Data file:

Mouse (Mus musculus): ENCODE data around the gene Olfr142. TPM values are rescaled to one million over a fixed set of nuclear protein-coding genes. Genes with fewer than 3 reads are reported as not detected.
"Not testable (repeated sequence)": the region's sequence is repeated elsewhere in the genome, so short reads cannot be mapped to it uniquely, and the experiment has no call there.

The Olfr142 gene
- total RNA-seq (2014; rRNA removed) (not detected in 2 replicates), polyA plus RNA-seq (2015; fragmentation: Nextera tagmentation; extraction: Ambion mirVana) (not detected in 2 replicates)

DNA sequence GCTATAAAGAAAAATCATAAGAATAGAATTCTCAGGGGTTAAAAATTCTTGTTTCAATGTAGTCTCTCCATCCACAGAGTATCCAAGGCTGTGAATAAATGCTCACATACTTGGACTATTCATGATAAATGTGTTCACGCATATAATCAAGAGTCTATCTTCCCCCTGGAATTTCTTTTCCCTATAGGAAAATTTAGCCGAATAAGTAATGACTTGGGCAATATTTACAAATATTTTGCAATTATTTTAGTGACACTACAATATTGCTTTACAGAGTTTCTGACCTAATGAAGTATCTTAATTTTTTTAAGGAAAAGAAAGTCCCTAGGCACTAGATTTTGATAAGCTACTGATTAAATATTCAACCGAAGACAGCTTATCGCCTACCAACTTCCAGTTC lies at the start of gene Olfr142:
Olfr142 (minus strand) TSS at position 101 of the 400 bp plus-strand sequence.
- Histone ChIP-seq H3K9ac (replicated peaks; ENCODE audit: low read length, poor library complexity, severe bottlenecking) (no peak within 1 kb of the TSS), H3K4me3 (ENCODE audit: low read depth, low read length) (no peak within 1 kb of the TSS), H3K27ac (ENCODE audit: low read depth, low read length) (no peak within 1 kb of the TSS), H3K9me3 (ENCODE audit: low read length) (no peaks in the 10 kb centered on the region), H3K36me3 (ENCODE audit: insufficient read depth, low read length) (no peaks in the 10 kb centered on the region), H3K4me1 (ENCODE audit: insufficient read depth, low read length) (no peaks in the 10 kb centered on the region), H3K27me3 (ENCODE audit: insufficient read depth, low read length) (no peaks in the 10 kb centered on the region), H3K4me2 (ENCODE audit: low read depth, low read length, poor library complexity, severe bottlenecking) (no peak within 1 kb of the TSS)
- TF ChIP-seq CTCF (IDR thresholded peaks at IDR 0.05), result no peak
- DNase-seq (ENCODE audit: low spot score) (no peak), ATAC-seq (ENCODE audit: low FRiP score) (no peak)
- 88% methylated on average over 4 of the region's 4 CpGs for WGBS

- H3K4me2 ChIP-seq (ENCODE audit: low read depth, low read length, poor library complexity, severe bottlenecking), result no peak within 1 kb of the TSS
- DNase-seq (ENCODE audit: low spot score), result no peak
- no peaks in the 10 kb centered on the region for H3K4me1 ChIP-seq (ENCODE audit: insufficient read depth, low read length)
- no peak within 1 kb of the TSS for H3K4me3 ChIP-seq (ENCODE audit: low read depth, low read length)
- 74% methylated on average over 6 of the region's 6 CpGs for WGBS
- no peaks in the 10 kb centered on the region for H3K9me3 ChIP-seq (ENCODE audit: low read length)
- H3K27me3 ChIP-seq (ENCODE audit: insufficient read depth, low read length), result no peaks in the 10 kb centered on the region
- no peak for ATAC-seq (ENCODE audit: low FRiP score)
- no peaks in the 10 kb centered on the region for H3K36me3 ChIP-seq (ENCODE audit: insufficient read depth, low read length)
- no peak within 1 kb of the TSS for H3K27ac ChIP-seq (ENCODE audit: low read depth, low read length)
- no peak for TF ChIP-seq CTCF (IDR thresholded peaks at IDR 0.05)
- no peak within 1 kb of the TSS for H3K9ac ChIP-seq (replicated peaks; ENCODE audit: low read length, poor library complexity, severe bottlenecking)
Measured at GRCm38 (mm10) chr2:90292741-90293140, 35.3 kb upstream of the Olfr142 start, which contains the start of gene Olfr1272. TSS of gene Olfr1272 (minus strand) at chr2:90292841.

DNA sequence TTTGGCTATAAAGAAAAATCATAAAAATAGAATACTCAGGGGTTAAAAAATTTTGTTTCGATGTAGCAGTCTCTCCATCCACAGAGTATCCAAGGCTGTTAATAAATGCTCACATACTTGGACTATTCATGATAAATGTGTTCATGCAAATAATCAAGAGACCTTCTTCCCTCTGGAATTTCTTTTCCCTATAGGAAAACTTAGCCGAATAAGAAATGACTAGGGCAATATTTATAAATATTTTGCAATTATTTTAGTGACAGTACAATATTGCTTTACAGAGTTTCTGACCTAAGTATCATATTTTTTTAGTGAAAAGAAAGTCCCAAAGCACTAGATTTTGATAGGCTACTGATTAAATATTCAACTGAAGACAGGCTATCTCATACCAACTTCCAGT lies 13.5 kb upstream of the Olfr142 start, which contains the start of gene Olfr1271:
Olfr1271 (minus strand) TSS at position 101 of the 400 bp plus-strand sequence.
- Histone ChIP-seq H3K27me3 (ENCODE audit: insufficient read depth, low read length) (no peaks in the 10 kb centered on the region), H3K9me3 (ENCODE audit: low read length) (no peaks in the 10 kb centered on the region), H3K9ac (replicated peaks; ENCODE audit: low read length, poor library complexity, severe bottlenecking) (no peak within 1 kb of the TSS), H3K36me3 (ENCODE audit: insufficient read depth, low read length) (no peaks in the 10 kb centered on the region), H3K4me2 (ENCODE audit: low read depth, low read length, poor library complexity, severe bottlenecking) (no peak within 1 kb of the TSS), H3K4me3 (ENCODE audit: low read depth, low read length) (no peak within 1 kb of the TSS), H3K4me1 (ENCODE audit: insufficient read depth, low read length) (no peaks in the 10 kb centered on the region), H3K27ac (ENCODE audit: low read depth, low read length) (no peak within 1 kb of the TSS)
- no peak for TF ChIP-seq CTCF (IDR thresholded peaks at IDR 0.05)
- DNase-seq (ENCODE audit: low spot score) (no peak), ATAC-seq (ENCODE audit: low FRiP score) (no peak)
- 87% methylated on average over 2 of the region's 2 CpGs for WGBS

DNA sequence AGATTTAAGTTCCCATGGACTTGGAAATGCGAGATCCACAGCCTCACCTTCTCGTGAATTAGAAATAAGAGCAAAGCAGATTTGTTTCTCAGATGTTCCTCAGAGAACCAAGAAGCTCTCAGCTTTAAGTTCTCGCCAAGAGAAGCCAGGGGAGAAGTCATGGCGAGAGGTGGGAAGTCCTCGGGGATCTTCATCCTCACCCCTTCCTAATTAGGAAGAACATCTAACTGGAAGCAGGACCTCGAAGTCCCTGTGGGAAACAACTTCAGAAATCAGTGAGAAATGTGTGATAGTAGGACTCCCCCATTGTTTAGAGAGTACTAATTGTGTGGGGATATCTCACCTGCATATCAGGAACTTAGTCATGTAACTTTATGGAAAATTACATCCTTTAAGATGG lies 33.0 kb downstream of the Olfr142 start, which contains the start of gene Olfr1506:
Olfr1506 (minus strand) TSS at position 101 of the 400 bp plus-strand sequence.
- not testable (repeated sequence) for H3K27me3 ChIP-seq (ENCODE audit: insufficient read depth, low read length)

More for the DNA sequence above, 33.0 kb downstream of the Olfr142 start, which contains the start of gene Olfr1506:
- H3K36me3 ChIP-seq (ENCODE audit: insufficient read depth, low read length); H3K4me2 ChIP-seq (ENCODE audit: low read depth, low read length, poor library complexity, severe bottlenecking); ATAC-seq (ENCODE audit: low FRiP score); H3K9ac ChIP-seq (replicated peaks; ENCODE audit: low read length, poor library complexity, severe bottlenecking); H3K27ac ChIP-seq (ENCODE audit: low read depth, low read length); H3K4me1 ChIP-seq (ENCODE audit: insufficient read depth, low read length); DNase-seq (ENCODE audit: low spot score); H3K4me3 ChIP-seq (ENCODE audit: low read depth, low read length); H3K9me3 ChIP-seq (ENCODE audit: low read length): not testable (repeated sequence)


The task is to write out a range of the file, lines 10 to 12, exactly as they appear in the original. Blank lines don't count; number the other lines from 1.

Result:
- 88% methylated on average over 4 of the region's 4 CpGs for WGBS

- H3K4me2 ChIP-seq (ENCODE audit: low read depth, low read length, poor library complexity, severe bottlenecking), result no peak within 1 kb of the TSS
- DNase-seq (ENCODE audit: low spot score), result no peak